The timeshare resale market is notoriously unfriendly to consumers. Due in large part to systematic suppression on the part of major resort developers, the secondary market for timeshares has become loaded with pitfalls and dangers, the most treacherous of which is the timeshare resale scam.
We’ve written about the most common steps of this all-too-common scam before: In most cases, a consumer is approached by a timeshare reseller who claims to have interested buyers eager to make a transaction. This reseller requests money upfront for fees and charges. Once the consumer wires the money or sends a money order or cashier’s check, the business becomes uncommunicative, failing to follow up on the alleged sale or else seeming to drop off the face of the earth entirely, leaving the consumer out of a significant amount of money – and still on the hook for their interest and maintenance fee payments.
If there’s one bright spot in all of this, it’s that consumer protection watchdogs and advocates across the country have picked up on this pernicious scheme, and are doing their part to arm consumers with the knowledge it takes to avoid getting swindled.
This week, we’re highlighting the tips coming from the Minnesota Department of Commerce, which has issued a warning to consumers regarding “a more sophisticated timeshare scam,” in which “con artists impersonate licensed businesses in good standing to trick consumers into turning over money and then disappear without ever coming though with an interested buyer,” according to Southern Minnesota’s Waseca County News.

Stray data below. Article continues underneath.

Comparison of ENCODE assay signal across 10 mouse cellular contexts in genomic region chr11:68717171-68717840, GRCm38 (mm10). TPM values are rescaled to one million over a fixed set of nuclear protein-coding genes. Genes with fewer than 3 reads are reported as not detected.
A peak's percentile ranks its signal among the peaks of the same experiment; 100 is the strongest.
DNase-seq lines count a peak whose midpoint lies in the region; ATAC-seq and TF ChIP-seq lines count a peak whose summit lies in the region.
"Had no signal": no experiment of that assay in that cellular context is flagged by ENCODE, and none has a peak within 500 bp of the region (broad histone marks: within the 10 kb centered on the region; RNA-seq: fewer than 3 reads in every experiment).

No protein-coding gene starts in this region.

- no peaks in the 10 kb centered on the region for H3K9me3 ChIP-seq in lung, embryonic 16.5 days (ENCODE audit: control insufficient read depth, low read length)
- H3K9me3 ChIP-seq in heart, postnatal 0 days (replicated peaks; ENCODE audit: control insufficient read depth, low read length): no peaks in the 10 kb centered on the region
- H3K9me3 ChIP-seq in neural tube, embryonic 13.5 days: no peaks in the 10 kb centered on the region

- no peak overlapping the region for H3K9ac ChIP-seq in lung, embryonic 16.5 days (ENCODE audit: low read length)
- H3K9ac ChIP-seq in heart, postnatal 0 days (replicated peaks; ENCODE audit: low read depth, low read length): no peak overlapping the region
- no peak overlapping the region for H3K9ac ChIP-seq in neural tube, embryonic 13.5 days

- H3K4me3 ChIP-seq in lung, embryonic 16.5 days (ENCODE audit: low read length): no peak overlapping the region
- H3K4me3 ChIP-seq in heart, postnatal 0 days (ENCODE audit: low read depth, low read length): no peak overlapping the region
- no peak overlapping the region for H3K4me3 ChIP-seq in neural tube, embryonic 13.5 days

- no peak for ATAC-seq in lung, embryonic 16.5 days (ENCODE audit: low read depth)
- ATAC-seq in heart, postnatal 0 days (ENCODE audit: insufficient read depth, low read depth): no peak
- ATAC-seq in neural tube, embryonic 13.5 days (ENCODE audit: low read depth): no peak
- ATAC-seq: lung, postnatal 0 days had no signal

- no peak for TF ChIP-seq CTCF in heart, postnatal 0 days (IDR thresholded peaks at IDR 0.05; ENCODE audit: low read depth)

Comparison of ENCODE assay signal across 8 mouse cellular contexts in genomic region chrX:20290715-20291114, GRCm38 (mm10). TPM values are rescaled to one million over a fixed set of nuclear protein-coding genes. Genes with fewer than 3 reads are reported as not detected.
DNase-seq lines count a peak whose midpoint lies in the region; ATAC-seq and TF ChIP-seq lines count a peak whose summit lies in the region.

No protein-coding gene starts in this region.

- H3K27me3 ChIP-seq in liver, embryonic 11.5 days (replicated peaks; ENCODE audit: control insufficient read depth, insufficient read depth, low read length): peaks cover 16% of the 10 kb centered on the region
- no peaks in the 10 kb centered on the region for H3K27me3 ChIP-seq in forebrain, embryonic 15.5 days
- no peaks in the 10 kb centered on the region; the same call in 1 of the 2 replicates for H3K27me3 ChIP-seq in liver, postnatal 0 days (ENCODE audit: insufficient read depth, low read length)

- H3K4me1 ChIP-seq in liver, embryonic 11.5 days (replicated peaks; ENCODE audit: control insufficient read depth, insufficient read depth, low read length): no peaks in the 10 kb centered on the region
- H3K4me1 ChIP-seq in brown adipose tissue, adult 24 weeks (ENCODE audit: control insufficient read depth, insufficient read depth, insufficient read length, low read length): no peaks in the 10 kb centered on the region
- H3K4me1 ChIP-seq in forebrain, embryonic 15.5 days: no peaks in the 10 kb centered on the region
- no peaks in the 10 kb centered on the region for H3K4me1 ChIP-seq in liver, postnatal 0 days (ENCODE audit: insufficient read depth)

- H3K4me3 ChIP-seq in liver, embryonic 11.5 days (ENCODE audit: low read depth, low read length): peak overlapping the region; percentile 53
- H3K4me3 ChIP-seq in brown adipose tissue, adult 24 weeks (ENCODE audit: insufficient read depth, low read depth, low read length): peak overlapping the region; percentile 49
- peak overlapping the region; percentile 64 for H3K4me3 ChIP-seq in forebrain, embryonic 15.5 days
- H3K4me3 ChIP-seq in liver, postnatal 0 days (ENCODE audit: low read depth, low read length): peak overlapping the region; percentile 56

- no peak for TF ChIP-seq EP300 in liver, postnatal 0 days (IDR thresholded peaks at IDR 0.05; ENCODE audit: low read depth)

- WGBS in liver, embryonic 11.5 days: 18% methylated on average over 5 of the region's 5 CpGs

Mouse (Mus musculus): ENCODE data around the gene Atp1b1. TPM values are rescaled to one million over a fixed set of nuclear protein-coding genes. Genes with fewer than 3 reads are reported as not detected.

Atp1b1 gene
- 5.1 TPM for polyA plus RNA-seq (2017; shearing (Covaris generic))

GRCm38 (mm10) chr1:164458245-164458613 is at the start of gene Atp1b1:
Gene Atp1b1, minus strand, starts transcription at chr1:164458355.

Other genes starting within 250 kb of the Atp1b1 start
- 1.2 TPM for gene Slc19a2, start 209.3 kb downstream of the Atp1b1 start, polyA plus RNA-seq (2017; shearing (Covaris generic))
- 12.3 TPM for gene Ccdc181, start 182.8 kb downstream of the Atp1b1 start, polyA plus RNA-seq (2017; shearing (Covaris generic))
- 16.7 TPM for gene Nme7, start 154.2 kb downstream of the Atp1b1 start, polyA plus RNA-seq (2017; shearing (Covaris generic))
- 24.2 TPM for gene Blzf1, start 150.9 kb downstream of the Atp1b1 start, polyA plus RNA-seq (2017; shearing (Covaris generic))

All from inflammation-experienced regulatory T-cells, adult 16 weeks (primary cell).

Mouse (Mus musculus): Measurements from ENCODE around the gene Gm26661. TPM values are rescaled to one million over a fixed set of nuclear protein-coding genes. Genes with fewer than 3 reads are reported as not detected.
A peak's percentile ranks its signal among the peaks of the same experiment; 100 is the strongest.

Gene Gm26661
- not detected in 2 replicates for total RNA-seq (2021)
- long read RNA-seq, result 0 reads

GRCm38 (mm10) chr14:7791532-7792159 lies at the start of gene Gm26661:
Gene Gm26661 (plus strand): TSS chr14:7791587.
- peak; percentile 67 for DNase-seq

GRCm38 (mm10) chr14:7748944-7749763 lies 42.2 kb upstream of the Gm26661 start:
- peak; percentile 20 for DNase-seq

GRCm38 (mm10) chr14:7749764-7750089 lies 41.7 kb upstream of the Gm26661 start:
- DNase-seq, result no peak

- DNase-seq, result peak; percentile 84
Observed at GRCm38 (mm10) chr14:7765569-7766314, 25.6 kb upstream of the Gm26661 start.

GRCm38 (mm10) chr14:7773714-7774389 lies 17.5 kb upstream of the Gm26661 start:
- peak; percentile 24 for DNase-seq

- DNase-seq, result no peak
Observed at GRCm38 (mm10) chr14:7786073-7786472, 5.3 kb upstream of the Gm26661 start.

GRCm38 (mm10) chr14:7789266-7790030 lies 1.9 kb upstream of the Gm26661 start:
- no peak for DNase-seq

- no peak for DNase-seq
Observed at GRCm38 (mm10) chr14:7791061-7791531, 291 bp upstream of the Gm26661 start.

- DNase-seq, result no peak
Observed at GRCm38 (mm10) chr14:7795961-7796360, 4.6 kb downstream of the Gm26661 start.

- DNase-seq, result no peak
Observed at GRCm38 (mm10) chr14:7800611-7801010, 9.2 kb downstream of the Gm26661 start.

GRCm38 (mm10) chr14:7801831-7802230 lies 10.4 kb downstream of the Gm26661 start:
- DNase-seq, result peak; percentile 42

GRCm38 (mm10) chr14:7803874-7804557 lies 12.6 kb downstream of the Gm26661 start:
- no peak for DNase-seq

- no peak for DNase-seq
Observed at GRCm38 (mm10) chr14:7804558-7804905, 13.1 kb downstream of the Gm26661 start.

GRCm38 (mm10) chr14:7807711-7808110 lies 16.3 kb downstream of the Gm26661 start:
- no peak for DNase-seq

“Consumers are becoming savvier and doing their homework before making financial decisions. Scammers know this and are adapting their tactics by using the names of legitimate businesses to lure timeshare sellers,” said Minnesota Commerce Commissioner Mike Rothman to the County News. “I want to remind Minnesotans to never pay an upfront fee to sell a timeshare.”
In addition to this shrewd advice, the Commerce Department offers a few other handy tips to avoid timeshare resale scams:
Don’t wire money or send a money order or cashier’s check.
Be wary of an overeager buyer.
Do some homework. Check the would-be buyer or agent’s name, phone number, and address on the internet.
Contact the home timeshare resort where you own your timeshare. See if they have any information on the reseller who contacted you.
Do not provide personal information, bank account information, or credit card information over the phone to a reseller.
In addition, we recommend availing yourself of all avenues of dispute at hand in the event of a potential scam. Don’t hesitate to reach out to consumer protection agencies and officials for your state, private consumer groups like the BBB, and even the federal channels available, including the FTC and CFPB.
For some further information, we encourage you to read the Department of Commerce’s full briefing here.
Led by Attorney Michael D. Finn with 50 years of experience, the Finn Law Group is a consumer protection firm specializing in timeshare law. Our lawyers understand vacation ownership as well as the many pitfalls of the secondary market of timeshare resales. If you feel you have been victimized by a timeshare company, contact our offices for a free consultation. Know your rights as a consumer and don’t hesitate to drop us a line with any questions or concerns.